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Farm Bill Debate Heating Up in Colorado

The Obama Administration’s proposed budget aims to eliminate billions of dollars in subsidies that go to farmers every year regardless of need.  These direct cash payments are among the most controversial component in the sweeping Farm Bill which is up for re-authorization this year. 

Here in Colorado, Republican Congressman Cory Gardner has just wrapped up three well-attended public forums on the bill’s reauthorization this week.

KUNC’s Kirk Siegler covered one of those in Greeley and speaks with Morning Edition host Emily Boyer.

Boyer: Obviously the farm bill is closely watched in places like Congressman Gardner’s Fourth Congressional District.

Siegler: The fourth congressional district which is represented by Gardner, and specifically Weld County ranks 9th in the nation for agricultural production. It’s the only county outside of California in the top ten. This is a huge piece of legislation, which funds everything from agricultural research to food stamps to anti-obesity programs. Some people even think it should be renamed the “Food bill.”

Boyer: But this year there is a lot of focus is on the subsidies?

Siegler: Yes. There’s a growing consensus that these are going to go away. Many say they’re not justified, especially coming off 2011, which was a record year for many farmers. Subsidies are very much on the minds of the people who attended the forums this week. I spoke with Anthony Shavert who owns a family farm near the town of Otis. He drove to one of the forums in Greeley.

Shavert:“I look for this farm bill to be a shot in the butt, and I feel like 2013 on, I think this whole deal is going to crash, we’re not going to have any safety net, we’re going to be hanging out to dry.”

Boyer: I thought farmers are eternal optimists or something…

Siegler: It’s important to remember that farming is capital intensive.  One year you might make $600,000, but then the next you’ll lose it. Many farmers say if the subsidies go away, they probably won’t be able to afford disaster insurance damage from hail storms, for instance.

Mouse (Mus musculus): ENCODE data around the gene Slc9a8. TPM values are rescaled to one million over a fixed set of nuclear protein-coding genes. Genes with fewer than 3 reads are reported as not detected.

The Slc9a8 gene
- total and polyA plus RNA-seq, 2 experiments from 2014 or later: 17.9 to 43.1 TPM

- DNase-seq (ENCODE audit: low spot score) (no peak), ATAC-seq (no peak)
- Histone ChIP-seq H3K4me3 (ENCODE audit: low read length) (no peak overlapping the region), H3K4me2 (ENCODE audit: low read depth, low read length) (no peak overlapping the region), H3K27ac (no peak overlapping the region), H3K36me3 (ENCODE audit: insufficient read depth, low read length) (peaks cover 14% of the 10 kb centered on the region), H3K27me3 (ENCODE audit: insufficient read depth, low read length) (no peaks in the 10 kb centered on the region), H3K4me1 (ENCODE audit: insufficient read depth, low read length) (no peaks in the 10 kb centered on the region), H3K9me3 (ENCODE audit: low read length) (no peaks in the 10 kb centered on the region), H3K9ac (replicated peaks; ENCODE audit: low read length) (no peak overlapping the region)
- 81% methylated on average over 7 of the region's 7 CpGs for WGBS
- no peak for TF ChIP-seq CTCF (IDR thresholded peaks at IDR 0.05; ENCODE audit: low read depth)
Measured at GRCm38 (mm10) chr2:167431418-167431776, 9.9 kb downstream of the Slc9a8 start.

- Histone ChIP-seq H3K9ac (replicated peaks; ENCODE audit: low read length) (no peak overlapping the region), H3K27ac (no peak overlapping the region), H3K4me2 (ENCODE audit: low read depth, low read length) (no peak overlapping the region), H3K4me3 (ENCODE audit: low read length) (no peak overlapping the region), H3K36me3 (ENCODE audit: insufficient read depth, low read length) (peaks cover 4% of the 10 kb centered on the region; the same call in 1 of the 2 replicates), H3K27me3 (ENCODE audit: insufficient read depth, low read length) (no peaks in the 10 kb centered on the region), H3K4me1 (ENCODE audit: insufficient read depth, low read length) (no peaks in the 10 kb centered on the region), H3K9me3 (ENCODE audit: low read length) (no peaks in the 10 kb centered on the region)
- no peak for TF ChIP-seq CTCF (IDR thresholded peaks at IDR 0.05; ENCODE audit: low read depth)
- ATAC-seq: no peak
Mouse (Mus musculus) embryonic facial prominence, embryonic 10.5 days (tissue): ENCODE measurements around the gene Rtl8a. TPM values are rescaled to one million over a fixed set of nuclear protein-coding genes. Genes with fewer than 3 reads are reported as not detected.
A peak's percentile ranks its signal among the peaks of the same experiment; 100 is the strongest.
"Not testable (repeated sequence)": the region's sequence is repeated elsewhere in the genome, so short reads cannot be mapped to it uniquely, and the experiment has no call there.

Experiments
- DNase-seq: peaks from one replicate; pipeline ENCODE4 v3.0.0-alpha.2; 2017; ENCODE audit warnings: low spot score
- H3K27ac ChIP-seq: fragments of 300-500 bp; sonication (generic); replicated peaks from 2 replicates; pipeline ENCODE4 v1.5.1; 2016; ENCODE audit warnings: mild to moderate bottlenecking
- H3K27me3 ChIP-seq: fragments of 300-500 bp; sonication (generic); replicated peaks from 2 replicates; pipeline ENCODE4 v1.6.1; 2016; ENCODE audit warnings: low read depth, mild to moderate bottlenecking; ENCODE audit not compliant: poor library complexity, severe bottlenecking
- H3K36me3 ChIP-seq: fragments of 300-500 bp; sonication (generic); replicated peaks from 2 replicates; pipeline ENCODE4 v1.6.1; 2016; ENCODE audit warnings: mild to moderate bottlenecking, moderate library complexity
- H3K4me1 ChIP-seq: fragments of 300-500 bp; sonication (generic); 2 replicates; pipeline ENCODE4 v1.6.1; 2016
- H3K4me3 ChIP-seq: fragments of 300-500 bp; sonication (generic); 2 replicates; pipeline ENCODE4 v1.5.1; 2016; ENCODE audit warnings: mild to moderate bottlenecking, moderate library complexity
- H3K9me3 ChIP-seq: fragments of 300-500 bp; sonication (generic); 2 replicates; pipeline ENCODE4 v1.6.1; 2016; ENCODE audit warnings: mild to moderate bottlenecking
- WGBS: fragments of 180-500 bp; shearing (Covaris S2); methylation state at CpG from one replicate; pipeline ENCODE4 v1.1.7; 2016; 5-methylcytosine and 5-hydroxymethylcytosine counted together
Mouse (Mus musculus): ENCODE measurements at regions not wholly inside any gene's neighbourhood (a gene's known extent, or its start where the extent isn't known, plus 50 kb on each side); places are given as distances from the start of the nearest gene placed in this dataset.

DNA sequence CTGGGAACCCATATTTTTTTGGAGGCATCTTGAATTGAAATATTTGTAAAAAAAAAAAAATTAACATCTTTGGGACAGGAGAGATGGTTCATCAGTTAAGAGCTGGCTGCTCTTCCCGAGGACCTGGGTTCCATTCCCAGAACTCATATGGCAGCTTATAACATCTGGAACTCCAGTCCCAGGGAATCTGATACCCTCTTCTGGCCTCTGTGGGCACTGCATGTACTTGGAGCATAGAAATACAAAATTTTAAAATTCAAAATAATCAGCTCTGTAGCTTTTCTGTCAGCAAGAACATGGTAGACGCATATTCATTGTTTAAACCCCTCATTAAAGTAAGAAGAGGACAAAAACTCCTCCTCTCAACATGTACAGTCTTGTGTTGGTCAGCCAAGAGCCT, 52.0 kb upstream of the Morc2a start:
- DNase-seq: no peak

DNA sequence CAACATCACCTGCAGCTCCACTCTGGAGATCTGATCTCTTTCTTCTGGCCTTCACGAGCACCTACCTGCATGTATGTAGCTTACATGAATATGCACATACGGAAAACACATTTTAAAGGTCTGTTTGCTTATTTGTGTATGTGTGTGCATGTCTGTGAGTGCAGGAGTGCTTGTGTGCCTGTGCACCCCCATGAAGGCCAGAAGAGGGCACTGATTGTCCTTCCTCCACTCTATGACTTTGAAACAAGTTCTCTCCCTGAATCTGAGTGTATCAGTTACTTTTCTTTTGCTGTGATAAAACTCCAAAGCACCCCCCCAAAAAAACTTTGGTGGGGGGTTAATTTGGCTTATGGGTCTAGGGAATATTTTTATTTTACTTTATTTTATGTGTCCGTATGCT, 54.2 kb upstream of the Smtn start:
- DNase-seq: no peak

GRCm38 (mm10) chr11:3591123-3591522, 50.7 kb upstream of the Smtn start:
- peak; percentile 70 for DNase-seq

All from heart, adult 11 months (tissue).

Boyer:  What does Representative Gardner have to say about this?

Siegler: Here’s where the story gets particularly interesting. Gardner was elected as part of a wave of Tea-Party backed Republicans that helped take control of the House in 2010 on a mandate of cutting spending. However, Gardner also comes from an agriculture dependent district which has long depended on huge amounts of government support to stay in business.

I asked Gardner about this dilemma earlier this week.

Gardner: “I think what they realize and recognize – as everybody does – we have a tremendous debt problem in this country.  They realize and recognize they’re going to be a part of the solution, but they know they can’t be all of the solution.  Willing to share a burden, they just can’t share it all.”

Siegler: One proposal that surfaced out of these meetings from both farmers and Gardner is may be more about PR than anything else. It involves replacing the old model with a new crop insurance kind of model.

Boyer: What are the chances that reforms like those might get into this year’s farm bill?

Siegler: It’s unclear. A better question may be whether or not Congress will even touch the farm bill this congressional year. Analysts are saying it has a fifty-fifty shot. This isn’t the first time the Farm bill has come up for reauthorizing in a presidential election, and it may get a short-term extension. Anthony Shavert, a farmer I spoke with, doesn’t think the election climate will help. 

Shavert: I feel like this farm bill’s coming at a really bad time.  A lot of times it’s good for a Farm Bill to come during an election year, because they take care of the farmers.  But my Dad’s told me all my life, he’s 73 years old, when the farmers are doing good and the economy’s doing bad, they will take it away from you and pump it into the economy.”

It’s worth noting that agriculture is one sector that is doing quite well here in Colorado due to high commodity prices and a booming export market. We’ll have to see how this plays out in the coming months and as the election gets nearer.

Boyer: So what’s next?

Siegler: Well next week the Senate Agriculture Committee begins its formal hearings and testimony on the Farm Bill. Its worth mentioning in that Chamber, another Colorado lawmaker – Democratic Senator Michael Bennet has an influential seat on that committee. Bennet has held similar forums to Gardner’s recently in northeast Colorado.

Kirk Siegler reports for NPR, based out of NPR West in California.
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